SPY Chart Review:
The SPDR S&P 500 Trust ETF (NYSEARCA:SPY) closed last Friday at 199.45. After closing the prior Friday perched on precarious support at its 50-day simple moving average (which has flat-lined at 205), it struggled last Monday to hold support, but ultimately failed miserably. On Friday it closed bearishly, slightly below the 100-day SMA, and is testing support from the lower trend line of the long-standing bullish rising channel and round-number support at 200. The 20-day has crossed down bearishly through the 40- and 50-day SMAs. Oscillators RSI and MACD are still stuck in neutral territory, but the Slow Stochastic has again cycled back down from overbought to oversold. The bearish head-and-shoulders pattern with a head around 209 and a neckline at the lower uptrend line is possibly still in play, and it would indicate downside risk to the prior price gap at 190. However, a neutral symmetrical triangle might be forming as shown, which is usually a continuation pattern (i.e., bullish). So, there are many conflicting signals. Price currently sits near a lot of converging support levels, including the 100-day SMA, the long-standing lower uptrend line, and round-number support at 200. The important 200-day SMA is approaching 198. Below that is a possible level of prior support at 195, followed by the prior price gap at 190. If price can rally, the charts reflect a number of new overhead resistance levels (including the top of the symmetrical triangle) that will make things even more difficult for the bulls to resume their upward march.
Latest Sector Rankings:
Relative sector rankings are based on our proprietary SectorCast model, which builds a composite profile of each equity ETF based on bottom-up aggregate scoring of the constituent stocks. The Outlook Score employs a forward-looking, fundamentals-based multifactor algorithm considering forward valuation, historical and projected earnings growth, the dynamics of Wall Street analysts’ consensus earnings estimates and recent revisions (up or down), quality and sustainability of reported earnings (forensic accounting), and various return ratios. It helps us predict relative performance over the next 1-3 months.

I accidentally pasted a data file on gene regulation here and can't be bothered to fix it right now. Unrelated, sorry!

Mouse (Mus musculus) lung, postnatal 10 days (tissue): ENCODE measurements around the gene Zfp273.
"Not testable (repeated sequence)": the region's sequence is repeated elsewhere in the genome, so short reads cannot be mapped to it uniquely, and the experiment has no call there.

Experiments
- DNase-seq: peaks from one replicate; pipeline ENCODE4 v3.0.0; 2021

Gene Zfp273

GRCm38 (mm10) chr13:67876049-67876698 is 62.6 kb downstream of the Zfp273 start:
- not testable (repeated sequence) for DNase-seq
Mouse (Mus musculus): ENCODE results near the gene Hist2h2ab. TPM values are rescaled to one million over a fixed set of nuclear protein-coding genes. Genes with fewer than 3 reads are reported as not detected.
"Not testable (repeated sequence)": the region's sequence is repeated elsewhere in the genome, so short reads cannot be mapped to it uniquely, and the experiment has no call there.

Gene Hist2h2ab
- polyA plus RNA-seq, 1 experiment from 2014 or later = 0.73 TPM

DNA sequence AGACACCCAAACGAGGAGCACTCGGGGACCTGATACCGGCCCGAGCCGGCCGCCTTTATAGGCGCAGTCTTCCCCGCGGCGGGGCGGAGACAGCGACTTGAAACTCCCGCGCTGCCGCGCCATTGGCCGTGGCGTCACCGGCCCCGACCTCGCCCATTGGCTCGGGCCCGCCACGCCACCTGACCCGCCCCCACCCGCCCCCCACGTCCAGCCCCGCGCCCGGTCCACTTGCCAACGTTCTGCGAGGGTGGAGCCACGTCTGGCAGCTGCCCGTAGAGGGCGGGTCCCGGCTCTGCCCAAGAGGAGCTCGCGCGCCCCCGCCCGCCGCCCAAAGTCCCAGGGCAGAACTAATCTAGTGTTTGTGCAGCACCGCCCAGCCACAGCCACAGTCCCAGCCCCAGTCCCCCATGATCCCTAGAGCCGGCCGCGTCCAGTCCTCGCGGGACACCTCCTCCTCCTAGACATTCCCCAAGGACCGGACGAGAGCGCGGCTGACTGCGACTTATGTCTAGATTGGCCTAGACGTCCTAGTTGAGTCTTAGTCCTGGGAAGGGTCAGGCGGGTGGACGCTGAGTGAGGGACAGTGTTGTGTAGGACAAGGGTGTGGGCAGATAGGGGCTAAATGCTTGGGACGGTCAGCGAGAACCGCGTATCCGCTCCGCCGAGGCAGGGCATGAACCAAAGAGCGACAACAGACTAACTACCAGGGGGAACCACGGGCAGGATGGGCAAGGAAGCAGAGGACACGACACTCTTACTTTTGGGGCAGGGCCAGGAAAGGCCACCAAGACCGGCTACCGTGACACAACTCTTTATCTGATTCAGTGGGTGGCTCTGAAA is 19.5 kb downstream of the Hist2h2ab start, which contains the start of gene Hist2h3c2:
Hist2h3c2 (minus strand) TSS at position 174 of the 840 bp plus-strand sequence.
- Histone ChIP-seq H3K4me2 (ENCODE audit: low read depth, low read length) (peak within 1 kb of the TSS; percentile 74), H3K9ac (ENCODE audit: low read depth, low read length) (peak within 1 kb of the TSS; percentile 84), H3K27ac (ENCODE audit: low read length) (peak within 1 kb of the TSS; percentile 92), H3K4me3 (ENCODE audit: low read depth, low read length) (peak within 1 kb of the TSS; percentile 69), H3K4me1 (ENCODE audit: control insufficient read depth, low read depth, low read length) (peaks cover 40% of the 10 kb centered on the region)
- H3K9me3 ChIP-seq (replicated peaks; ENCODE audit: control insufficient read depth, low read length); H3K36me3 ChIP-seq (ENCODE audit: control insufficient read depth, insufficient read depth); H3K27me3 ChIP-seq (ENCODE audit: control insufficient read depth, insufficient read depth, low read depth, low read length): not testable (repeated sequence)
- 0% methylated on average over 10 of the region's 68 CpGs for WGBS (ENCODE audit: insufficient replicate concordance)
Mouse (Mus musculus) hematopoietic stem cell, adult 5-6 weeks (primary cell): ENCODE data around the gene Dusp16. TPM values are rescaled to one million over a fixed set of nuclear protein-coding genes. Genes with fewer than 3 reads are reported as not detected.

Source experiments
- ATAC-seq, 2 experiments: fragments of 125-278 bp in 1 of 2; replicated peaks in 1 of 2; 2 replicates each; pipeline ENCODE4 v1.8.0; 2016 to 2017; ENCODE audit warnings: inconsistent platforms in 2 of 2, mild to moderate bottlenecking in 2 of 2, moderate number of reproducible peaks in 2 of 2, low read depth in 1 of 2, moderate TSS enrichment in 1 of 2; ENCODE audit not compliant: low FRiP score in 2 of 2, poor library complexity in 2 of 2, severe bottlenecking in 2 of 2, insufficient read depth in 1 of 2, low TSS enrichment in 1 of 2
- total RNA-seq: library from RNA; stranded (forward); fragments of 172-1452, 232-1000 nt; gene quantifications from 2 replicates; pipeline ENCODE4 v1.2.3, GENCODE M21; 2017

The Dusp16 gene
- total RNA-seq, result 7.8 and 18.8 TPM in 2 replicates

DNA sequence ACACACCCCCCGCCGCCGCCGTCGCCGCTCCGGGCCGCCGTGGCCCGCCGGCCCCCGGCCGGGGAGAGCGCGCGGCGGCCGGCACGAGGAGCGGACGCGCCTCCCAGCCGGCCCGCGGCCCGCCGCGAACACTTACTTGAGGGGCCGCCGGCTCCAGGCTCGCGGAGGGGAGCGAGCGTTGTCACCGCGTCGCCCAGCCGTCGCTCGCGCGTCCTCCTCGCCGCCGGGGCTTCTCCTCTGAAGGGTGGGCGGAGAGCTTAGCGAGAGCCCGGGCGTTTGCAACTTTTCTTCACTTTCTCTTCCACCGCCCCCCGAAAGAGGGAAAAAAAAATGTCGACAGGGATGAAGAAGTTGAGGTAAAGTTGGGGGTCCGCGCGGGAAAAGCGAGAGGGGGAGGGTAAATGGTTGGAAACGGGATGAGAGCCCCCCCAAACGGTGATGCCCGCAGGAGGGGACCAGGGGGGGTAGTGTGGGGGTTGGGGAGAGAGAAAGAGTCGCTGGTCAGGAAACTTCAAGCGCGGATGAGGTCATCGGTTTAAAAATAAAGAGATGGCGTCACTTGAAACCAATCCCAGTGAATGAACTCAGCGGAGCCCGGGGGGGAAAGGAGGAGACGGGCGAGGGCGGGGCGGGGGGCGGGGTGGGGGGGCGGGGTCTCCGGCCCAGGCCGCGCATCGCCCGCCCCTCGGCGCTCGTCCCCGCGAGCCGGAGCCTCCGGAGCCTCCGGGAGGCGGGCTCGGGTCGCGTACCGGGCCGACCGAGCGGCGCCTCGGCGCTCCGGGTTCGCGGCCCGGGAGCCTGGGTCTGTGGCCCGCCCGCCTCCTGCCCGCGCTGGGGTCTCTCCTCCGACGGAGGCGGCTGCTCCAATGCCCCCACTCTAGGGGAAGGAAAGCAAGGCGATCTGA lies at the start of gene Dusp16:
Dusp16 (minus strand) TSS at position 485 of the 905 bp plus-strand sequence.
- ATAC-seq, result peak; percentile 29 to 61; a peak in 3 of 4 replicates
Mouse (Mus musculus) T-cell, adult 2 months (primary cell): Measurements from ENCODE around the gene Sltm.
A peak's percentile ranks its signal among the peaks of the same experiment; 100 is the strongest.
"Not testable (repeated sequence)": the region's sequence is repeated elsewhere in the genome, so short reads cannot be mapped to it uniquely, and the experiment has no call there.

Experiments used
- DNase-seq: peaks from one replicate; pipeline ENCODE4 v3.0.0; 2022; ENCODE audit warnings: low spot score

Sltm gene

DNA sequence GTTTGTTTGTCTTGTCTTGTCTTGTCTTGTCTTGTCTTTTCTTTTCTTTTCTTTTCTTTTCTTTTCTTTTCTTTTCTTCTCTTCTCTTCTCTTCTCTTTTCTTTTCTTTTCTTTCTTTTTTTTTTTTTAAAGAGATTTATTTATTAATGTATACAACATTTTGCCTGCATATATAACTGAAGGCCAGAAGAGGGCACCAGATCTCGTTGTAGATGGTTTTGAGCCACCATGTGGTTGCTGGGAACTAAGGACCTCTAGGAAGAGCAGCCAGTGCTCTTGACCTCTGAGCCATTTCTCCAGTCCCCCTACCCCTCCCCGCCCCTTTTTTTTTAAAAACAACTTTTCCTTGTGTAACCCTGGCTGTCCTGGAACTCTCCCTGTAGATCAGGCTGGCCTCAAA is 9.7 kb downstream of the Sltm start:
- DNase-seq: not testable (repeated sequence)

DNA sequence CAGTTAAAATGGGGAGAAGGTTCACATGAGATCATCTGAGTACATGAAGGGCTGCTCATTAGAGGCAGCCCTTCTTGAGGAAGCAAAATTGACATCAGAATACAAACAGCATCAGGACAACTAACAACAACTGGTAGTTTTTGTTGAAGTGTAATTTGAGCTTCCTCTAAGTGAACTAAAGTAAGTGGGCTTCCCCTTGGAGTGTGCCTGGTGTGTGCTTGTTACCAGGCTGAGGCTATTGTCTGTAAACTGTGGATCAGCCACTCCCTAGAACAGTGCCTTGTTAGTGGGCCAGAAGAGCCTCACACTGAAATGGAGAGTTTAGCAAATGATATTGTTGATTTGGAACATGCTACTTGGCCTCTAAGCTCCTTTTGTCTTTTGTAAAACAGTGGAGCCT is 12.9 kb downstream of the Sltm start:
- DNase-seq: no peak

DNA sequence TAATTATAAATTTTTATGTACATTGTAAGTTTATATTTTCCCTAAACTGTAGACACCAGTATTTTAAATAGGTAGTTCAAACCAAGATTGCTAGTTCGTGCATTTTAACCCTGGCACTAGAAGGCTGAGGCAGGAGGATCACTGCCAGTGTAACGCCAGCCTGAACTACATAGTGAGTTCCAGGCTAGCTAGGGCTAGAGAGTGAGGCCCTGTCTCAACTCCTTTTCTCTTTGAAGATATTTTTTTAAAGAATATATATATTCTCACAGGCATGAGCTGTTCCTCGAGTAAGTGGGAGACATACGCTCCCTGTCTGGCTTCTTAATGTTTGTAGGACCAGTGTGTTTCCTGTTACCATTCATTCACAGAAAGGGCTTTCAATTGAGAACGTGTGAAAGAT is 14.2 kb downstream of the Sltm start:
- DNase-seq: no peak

In addition, SectorCast computes a Bull Score and Bear Score for each ETF based on recent price behavior of the constituent stocks on particularly strong and weak market days. A high Bull score indicates that stocks within the ETF recently have tended toward relative outperformance when the market is strong, while a high Bear score indicates that stocks within the ETF have tended to hold up relatively well (i.e., safe havens) when the market is weak.
Outlook score is forward-looking, while Bull and Bear are backward-looking. As a group, these three scores can be helpful for positioning a portfolio for a given set of anticipated market conditions. Of course, each ETF holds a unique portfolio of stocks and position weights, so the sectors represented will score differently depending upon which set of ETFs is used. We use the iShares that represent the ten major U.S. business sectors: Financial (NYSEARCA:IYF), Technology (NYSEARCA:IYW), Industrial (NYSEARCA:IYJ), Healthcare (NYSEARCA:IYH), Consumer Goods (NYSEARCA:IYK), Consumer Services (NYSEARCA:IYC), Energy (NYSEARCA:IYE), Basic Materials (NYSEARCA:IYM), Telecommunications (NYSEARCA:IYZ), and Utilities (NYSEARCA:IDU). Whereas the Select Sector SPDRs only contain stocks from the S&P 500, I prefer the iShares for their larger universe and broader diversity. Fidelity also offers a group of sector ETFs with an even larger number of constituents in each.
Here are some of my observations on this week’s scores:
1. The most notable observation is the acceleration in downward revisions to forward earnings estimates by Wall Street sell-side research analysts. The hardest hit (in order) were Energy, Basic Materials, Consumer Goods/Staples, Industrial, and Financial. We are seeing a three-tier ranking. At the top, Technology continues to rank first, with an Outlook score of 90. It displays the best return ratios, a good forward long-term growth rate and forward P/E, andrelatively good sell-side analyst sentiment (i.e., not as bad as most of the other sectors in downward revisions to earnings estimates). Financial moves into second place with a score of 79, jumping slightly ahead of Healthcare’s 77. Financial displays the lowest (or best) forward P/E and the second-best (after Consumer Services) insider sentiment (buying activity). The next tier includes defensive sector Utilities, Consumer Services/Discretionary, Industrial, and Telecommunications, whose scores are all bunched around 50. And at the bottom we see Consumer Goods/Staples, Basic Materials, and Energy.